Business, unions and politicians agree that Delaware needs to grow its economy as it did with the Financial Center Development Act in the ’80s. What they don’t agree on is how to grow it.
Or even how to fund the current state government.
As the 148th Delaware General Assembly enters its second week, everyone is looking at the dollars.
They know state revenues will likely fall in 2016, based on estimates from the Delaware Economic and Financial Advisory Council, the group of volunteers and state employees that has been providing nonpartisan and objective revenue estimates to Delaware governors since 1977.
“The biggest issue—and it’s the biggest issue every year—is the financial situation,” said lobbyist Bob Byrd, a former majority whip in the House. “DEFAC is forecasting less money for 2016 than for 2015, so that means there’s going to be a lot of pressure on the revenue. They’re going to have to come up with ways to increase the revenue or cut programs.”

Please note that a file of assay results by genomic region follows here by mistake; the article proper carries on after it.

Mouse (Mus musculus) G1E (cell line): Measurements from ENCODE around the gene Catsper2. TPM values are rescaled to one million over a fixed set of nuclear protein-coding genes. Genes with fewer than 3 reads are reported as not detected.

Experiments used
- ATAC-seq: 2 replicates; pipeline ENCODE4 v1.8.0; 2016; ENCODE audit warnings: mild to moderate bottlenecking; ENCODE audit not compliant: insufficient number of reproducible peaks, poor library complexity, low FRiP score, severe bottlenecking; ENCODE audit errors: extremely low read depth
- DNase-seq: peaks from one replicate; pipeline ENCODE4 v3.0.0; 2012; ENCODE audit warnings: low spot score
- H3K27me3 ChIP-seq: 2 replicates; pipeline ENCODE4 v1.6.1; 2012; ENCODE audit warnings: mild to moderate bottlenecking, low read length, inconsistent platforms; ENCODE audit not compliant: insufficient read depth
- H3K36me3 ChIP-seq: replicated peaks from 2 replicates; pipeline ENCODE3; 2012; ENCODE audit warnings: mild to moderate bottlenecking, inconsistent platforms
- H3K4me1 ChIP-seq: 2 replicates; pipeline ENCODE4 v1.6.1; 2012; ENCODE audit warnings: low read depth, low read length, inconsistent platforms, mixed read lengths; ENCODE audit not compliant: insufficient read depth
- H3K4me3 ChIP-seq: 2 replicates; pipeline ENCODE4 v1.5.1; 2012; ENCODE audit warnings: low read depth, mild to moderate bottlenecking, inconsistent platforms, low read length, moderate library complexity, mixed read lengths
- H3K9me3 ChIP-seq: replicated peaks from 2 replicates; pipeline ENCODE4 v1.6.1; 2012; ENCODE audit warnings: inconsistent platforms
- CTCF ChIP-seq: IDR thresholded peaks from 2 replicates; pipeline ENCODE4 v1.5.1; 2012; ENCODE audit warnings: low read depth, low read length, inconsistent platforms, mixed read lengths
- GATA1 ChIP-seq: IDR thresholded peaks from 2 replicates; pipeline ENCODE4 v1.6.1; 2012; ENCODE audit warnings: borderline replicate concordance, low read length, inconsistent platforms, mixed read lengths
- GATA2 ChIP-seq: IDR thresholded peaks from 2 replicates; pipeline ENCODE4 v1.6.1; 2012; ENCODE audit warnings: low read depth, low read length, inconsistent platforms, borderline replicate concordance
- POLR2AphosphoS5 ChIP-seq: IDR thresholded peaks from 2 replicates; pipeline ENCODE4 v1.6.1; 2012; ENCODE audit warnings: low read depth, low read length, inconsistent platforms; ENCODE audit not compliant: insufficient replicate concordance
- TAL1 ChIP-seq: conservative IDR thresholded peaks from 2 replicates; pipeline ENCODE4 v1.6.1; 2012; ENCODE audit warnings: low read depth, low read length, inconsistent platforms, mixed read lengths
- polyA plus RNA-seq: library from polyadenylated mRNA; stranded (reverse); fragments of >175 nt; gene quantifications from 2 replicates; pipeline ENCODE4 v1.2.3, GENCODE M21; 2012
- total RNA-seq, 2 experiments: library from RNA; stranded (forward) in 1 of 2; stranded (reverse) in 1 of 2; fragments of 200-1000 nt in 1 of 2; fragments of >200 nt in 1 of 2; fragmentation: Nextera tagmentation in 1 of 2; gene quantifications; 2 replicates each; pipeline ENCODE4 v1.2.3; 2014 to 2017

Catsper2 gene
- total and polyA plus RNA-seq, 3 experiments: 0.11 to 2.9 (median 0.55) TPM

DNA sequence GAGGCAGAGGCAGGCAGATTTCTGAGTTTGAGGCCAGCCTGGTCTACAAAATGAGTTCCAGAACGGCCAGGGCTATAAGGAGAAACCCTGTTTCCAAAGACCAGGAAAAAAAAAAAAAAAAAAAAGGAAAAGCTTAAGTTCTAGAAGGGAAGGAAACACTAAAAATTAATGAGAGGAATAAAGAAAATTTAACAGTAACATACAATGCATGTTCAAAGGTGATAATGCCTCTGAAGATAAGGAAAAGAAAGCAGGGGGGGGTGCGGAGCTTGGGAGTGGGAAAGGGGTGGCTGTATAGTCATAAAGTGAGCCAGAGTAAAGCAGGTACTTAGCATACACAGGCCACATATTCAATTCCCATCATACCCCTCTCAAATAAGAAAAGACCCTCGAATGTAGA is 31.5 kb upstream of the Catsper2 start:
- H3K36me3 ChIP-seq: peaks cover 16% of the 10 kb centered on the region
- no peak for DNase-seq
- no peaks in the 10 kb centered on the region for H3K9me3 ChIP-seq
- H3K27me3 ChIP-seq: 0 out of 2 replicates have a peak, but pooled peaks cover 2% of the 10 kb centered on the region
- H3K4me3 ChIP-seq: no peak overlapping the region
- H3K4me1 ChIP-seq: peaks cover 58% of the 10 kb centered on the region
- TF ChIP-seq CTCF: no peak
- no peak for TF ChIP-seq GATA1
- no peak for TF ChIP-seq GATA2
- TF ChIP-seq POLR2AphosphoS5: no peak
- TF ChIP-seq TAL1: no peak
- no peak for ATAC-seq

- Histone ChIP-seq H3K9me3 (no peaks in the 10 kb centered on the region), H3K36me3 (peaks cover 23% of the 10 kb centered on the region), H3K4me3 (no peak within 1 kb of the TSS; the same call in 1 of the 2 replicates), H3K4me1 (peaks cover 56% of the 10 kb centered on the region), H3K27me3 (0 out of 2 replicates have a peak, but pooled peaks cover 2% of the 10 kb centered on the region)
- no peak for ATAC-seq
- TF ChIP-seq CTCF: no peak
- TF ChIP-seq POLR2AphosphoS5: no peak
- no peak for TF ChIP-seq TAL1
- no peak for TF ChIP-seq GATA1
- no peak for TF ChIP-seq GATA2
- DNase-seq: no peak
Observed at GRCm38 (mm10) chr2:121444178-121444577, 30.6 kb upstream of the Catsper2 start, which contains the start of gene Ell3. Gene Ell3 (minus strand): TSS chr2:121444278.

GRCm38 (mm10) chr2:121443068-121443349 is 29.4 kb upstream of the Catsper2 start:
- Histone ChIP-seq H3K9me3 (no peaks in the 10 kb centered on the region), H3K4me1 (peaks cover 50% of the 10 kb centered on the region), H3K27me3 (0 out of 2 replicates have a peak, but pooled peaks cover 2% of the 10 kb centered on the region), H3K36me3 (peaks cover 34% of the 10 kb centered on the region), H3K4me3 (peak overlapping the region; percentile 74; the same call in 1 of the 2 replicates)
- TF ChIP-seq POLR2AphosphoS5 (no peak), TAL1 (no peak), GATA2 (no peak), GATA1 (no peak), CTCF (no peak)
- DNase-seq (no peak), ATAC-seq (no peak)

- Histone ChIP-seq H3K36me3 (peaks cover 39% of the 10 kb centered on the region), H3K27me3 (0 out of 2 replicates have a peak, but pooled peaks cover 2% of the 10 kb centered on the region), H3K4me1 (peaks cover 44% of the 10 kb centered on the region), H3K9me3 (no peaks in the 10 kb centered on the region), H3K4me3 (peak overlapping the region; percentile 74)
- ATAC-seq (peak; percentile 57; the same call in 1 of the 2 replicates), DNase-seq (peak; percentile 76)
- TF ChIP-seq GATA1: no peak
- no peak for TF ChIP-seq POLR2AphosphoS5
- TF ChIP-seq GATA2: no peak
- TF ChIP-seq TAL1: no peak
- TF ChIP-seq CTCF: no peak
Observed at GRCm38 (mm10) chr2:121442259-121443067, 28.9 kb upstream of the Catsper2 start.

State revenue comes from five sources: personal income taxes, corporate franchise taxes, abandoned property recovered from companies incorporated here, gross receipts taxes, and gambling taxes. Several of those revenue streams are volatile in the current economy. Last week, Gov. Jack Markell said he would not pursue a gas tax.
“We’re all Delawareans, and we’re all in this together, and we all have to work together,” said A. Richard Heffron, president of the Delaware State Chamber of Commerce. “We did it in the ’70s, and we can do it again. Everybody has to give a little bit to get a little bit. We’ve got to get through this together. The governor and the legislature understand that.”
Here’s what business and union leaders will be watching in Dover this session:
Caesar Rodney Institute: Its big push this session will be for school choice and right-to-work. President John Stapleford points to other states where right-to-work introduced into schools tipped teachers’ unions. “If you had a right-to-work law, a lot of teachers would leave the union, and you would see more reform in the public schools,” he said.